Market Insight: Aston Villa, Fanatics and Luke 1977: A glimpse into the future of kit deals?

Market Insight: Aston Villa, Fanatics and Luke 1977: A glimpse into the future of kit deals?
It’s become an annual occurrence in English soccer: as the season draws to a close, clubs across the land unveil their new kits through extravagant marketing campaigns, which are met with varying degrees of approval and dismay by supporters who see themselves as the current custodians of their respective team’s history and traditions.

For some fans, who is designing those kits is equally as important as the players signed to wear them. Traditionally, clubs have partnered with recognised sportswear brands such as Adidas or Nike, who have established themselves as global specialists in designing and marketing soccer kits. That has been seen as the only way for some time, but an alternative approach is emerging.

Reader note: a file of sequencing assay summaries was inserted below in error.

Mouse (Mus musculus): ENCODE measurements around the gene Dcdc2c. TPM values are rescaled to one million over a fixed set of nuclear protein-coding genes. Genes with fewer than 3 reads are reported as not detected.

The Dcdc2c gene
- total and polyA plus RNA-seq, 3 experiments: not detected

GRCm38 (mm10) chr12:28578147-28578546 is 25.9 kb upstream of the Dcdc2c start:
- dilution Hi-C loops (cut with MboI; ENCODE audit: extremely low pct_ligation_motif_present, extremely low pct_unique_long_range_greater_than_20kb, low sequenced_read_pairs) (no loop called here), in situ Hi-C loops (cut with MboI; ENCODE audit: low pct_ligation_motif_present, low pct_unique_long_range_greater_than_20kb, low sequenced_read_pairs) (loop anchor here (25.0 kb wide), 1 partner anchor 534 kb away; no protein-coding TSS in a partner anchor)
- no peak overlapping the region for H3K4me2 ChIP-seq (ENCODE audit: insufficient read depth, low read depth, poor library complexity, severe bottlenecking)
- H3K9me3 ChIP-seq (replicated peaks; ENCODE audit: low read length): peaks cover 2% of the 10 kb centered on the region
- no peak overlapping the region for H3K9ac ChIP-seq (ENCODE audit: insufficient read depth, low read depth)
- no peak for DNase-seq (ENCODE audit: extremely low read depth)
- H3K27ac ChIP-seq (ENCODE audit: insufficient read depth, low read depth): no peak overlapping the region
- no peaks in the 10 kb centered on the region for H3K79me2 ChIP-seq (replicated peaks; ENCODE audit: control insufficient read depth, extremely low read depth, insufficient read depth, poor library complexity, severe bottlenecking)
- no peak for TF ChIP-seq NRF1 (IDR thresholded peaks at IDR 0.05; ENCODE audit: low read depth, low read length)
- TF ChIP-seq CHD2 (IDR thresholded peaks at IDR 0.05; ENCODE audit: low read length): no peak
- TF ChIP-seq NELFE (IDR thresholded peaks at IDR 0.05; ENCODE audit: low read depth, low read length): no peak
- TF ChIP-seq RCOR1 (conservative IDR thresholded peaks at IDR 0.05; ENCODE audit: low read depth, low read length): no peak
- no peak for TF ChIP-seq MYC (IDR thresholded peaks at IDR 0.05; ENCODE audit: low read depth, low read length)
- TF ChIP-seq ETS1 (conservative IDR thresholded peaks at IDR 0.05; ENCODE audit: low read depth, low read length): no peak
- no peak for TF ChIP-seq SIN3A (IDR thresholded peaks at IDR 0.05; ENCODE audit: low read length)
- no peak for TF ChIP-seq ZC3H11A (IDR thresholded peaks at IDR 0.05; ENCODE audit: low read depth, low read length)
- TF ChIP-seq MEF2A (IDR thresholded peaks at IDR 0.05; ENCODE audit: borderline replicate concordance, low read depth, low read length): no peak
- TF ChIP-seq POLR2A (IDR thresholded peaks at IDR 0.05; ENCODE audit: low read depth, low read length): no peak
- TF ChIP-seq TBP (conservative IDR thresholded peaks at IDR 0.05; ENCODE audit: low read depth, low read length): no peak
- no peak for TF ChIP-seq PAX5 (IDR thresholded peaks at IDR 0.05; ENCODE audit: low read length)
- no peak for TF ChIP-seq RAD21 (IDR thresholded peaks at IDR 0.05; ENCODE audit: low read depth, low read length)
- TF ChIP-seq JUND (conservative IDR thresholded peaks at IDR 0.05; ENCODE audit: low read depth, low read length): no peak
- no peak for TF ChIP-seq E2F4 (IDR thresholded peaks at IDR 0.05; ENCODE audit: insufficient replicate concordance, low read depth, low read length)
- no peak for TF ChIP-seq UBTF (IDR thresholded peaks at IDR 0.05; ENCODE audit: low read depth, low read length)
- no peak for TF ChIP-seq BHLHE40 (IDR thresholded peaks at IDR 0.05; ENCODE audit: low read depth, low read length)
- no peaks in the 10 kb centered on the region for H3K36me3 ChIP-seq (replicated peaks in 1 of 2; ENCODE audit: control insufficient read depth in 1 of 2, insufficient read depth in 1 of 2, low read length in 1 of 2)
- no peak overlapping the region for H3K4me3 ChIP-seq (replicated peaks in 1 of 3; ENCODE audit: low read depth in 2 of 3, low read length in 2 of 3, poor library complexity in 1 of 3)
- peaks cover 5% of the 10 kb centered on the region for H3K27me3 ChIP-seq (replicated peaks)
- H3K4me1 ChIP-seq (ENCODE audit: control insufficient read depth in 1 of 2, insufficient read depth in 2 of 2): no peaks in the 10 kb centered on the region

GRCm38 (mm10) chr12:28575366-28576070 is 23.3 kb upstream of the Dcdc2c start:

Last week, second-tier English side Aston Villa unveiled not just one, but two kit partners in the form of Fanatics, the SoftBank-backed apparel and merchandise firm, and local premium menswear brand Luke 1977. The deal was heralded by the club as ‘ground-breaking’, with the notion of a three-way technical partnership unheard of in England. 

Most significant, perhaps, is that Villa are the first English club to adopt the vertically-integrated manufacturing model that Fanatics has already operated successfully across major sports leagues – including the National Football League (NFL), National Basketball Association (NBA) and Major League Baseball (MLB) – in the US. And if Villa’s relationship with Fanatics proves to be a fruitful one, it could have a transformative effect on English soccer’s traditional approach to kit partnerships.